On the other hand, in totalitarian regimes, apparent lies serve to create kind of a cognitive dissonance which implies holding several perspectives on a given issue, all inconsistent with one another. Multiple versions of reality appear so the citizen is no longer able to independently determine which is the true one. The consequence is believing in all of them at once. Such conduct is the best technique to conceal issues that are inconvenient for the authorities. Those familiar with the content of arguably the most acclaimed political dystopia, 1984, may associate this phenomenon with the term "doublethink", coined by George Orwell through the creation of a repressive system of Oceania.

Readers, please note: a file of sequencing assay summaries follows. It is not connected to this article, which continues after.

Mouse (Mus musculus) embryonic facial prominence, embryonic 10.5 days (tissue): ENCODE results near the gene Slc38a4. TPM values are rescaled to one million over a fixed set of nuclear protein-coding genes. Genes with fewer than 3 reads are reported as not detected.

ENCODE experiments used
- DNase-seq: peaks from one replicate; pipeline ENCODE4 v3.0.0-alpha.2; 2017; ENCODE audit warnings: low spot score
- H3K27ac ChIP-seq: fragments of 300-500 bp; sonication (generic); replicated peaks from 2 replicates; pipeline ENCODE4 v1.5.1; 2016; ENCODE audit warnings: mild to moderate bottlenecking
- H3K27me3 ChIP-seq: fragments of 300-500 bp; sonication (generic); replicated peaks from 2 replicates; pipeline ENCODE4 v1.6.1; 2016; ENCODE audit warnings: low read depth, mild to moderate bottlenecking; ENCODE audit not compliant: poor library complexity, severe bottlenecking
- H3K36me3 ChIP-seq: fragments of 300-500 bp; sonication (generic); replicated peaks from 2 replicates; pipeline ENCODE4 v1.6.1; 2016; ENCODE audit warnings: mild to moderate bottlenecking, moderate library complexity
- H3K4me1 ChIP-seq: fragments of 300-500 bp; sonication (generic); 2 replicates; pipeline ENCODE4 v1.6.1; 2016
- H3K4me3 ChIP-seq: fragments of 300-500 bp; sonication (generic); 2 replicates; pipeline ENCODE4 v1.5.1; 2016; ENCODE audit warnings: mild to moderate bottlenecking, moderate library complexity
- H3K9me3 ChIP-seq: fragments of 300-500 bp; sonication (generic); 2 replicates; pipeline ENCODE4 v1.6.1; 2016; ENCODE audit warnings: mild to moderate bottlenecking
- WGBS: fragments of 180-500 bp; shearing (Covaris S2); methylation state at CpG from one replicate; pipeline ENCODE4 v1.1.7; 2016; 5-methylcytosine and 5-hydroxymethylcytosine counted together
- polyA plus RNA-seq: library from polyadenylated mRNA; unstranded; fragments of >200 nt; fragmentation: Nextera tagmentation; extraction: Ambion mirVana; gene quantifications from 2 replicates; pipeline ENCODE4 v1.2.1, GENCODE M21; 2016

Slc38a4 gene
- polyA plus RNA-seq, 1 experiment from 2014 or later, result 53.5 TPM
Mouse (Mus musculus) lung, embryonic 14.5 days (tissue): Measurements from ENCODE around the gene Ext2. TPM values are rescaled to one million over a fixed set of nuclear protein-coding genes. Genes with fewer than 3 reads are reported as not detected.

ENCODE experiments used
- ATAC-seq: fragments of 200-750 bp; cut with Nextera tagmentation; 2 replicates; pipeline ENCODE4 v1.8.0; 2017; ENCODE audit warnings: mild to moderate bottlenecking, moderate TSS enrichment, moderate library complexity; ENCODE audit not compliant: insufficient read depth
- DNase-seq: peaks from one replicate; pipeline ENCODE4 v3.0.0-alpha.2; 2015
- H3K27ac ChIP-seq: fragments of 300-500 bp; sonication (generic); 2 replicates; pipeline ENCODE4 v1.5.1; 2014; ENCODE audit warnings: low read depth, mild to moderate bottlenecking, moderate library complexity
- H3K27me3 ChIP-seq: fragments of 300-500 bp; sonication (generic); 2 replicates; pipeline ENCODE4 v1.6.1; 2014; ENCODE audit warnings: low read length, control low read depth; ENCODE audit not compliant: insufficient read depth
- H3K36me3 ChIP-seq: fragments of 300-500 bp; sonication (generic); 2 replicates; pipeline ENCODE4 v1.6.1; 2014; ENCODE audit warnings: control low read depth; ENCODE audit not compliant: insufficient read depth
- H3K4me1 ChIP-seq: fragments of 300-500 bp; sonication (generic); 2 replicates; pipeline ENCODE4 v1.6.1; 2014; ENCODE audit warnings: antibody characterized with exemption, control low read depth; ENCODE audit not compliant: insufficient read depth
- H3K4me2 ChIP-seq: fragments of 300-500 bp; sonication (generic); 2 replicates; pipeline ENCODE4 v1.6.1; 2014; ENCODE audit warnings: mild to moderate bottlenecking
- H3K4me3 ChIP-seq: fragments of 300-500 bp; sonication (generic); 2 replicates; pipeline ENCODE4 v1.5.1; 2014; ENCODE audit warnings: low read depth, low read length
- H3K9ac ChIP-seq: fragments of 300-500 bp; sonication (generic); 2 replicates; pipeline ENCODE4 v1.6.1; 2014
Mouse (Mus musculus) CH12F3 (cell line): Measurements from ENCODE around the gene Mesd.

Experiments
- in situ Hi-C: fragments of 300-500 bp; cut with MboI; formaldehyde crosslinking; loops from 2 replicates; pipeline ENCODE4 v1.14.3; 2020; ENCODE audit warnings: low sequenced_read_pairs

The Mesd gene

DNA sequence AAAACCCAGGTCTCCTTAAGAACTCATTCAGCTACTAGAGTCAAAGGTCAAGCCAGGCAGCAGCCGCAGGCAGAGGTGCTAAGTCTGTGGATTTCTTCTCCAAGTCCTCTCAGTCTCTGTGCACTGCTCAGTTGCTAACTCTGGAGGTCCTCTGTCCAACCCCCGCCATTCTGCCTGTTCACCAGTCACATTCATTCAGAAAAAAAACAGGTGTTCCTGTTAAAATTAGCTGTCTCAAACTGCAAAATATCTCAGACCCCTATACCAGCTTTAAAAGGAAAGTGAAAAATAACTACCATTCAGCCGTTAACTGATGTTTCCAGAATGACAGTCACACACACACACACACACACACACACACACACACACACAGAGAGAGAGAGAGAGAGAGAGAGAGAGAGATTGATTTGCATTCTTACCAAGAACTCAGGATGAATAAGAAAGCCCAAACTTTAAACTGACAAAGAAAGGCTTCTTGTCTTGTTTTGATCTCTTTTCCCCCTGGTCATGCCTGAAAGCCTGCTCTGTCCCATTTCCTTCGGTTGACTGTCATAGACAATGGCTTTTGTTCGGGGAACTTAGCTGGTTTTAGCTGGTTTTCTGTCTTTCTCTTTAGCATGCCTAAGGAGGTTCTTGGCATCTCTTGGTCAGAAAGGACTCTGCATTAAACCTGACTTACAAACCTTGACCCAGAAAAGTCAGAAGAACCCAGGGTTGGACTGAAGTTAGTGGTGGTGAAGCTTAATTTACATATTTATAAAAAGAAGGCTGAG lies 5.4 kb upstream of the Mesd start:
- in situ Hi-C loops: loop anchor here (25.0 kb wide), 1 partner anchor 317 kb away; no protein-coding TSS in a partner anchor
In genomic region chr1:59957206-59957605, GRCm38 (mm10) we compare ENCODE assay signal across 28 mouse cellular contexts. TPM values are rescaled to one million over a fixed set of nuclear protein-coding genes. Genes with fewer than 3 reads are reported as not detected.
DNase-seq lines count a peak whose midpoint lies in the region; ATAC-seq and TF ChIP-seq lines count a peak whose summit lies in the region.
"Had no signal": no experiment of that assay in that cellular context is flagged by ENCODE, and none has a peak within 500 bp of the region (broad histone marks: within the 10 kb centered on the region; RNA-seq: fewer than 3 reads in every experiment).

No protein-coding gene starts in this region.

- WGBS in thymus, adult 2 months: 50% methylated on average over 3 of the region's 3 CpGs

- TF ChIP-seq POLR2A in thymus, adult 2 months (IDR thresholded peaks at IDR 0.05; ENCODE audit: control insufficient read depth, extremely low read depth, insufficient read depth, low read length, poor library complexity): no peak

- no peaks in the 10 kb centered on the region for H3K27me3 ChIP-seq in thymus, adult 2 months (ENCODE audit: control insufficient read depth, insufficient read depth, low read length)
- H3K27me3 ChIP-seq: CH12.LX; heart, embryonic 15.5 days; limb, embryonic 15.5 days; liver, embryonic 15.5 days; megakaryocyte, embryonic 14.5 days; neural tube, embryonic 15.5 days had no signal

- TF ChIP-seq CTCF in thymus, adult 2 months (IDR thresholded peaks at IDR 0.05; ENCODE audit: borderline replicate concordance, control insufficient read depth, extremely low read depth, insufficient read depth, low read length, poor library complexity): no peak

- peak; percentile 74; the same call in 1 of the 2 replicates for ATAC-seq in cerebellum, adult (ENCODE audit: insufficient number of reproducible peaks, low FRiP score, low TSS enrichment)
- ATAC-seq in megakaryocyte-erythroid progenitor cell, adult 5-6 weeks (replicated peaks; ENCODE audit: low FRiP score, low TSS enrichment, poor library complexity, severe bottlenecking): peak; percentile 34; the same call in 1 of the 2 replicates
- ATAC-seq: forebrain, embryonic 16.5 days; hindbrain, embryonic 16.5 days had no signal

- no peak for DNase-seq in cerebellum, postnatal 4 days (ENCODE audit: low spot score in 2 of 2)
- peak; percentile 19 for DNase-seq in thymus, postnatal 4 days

In the novel, the relationship between truth and freedom is remarkably significant. The level of individual freedom decreases with the extension of lies spread by the ruling elites. War is portrayed as peace, freedom as slavery, and ignorance as strength. The previously mentioned doublethink is used for such conduct as it implies the propagation of contradictory theories in a way that will convince the masses of both, without giving them a chance to distinguish which one reflects reality. The presented world comes to be devoid of both notions as the Party testimony is the only accessible source of information. Inconsistent with government directives messages are being jammed, therefore, any objective assessment or criticism are simply impossible.